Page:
“So, in the end, we’re back to where we started. The only reason we’re talking about passing legislation that reins in the size of Washington instead of growing it is because the American people believed that they could have a real impact on the direction of their government. They spoke out, and we heard them. And it’s only through their continued participation in this process, and lawmakers who are willing to listen to them, that we’ll complete the work we’ve begun. As Winston Churchill once said, `Courage is what it takes to stand up and speak; [and] courage is also what it takes to sit down and listen.’


“I can’t think of a better way to sum up this last year and, in particular, these last few months, in Washington than that.
                                     
“The American people want to see accountability and cooperation in Washington. And they want to see that we’re working to get our fiscal house in order. This legislation doesn’t get us there. But for the first time in a long time, I think we can say to the American people that we’re finally facing in the right direction. And for that, we have them to thank.” 


Sen. Rand Paul:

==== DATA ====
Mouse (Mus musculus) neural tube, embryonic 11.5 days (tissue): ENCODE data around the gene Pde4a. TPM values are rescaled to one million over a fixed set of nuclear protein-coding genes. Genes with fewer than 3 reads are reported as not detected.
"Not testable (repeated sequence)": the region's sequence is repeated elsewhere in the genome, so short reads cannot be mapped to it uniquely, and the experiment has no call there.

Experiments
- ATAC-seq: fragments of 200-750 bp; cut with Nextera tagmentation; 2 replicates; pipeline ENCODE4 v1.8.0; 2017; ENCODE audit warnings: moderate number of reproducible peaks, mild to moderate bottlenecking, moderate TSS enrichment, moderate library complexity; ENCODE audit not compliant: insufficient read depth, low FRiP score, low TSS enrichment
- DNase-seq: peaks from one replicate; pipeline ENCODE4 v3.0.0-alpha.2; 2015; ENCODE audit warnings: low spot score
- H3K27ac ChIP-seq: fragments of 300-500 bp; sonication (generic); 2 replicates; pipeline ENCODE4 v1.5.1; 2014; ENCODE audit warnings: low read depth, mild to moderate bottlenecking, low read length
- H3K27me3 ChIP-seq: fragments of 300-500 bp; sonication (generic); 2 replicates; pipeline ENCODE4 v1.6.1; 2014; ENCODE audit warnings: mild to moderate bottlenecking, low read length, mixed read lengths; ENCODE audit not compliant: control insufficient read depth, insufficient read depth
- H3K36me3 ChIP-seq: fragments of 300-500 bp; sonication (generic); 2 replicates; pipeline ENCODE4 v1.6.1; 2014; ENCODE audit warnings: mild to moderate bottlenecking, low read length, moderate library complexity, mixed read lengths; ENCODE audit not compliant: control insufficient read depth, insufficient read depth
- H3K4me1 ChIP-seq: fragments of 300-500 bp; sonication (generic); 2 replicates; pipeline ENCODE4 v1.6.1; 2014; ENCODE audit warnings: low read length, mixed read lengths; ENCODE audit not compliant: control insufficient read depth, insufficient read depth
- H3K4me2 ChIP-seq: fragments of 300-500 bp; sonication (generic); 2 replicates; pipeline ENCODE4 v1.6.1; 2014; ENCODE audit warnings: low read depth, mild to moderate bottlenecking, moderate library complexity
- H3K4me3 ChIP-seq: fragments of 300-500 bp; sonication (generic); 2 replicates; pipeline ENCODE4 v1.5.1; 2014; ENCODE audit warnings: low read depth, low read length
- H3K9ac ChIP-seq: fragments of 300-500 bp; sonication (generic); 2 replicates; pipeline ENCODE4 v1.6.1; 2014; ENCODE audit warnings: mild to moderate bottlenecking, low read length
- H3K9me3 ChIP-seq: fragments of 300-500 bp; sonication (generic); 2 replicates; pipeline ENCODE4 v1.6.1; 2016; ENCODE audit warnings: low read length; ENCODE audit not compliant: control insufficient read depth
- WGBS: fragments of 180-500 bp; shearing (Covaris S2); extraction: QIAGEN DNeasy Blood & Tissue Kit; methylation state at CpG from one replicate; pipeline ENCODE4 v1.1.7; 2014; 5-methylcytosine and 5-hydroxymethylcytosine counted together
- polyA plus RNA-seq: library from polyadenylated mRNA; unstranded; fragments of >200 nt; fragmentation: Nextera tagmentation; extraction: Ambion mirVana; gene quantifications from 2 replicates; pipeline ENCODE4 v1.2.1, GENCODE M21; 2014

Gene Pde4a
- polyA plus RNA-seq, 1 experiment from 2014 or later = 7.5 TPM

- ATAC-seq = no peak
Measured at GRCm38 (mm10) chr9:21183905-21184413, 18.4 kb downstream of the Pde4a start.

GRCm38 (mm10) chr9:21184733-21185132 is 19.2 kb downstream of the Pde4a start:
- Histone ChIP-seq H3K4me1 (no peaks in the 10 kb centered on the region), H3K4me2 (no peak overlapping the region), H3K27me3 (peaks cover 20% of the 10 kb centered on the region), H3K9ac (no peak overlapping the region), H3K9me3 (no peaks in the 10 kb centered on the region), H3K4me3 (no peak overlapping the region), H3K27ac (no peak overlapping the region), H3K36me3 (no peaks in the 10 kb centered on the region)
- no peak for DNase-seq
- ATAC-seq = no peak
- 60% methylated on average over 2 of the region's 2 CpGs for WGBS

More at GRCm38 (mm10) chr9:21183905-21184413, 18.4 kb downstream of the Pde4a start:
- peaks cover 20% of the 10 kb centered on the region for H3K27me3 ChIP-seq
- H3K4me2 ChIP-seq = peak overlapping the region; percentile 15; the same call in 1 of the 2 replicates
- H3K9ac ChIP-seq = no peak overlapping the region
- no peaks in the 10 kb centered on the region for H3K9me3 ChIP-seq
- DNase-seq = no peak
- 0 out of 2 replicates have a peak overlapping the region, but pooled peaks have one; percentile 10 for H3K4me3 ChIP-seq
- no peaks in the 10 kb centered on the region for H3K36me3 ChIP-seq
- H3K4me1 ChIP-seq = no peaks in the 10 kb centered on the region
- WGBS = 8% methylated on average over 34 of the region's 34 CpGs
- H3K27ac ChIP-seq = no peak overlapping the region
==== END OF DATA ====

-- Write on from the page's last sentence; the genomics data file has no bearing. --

To paraphrase Senator Jim DeMint: When you're speeding toward the edge of a cliff, you don't set the cruise control. You stop the car. The current deal to raise the debt ceiling doesn't stop us from going over the fiscal cliff. At best, it slows us from going over it at 80 mph to going over it at 60 mph.

This plan never balances. The President called for a "balanced approach." But the American people are calling for a balanced budget.
This deal does nothing to fix the overreaches of both parties over the past few years: Obamacare, TARP, trillion-dollar wars, runaway entitlement spending. They are all cemented into place with this deal, and their legacy will be trillions of dollars in new debt.
The deal that is pending before us now:
  • Adds at least $7 trillion to our debt over the next 10 years. The deal purports to "cut" $2.1 trillion, but the "cut" is from a baseline that adds $10 trillion to the debt. This deal, even if all targets are met and the Super Committee wields its mandate - results in a BEST case scenario of still adding more than $7 trillion more in debt over the next 10 years. That is sickening.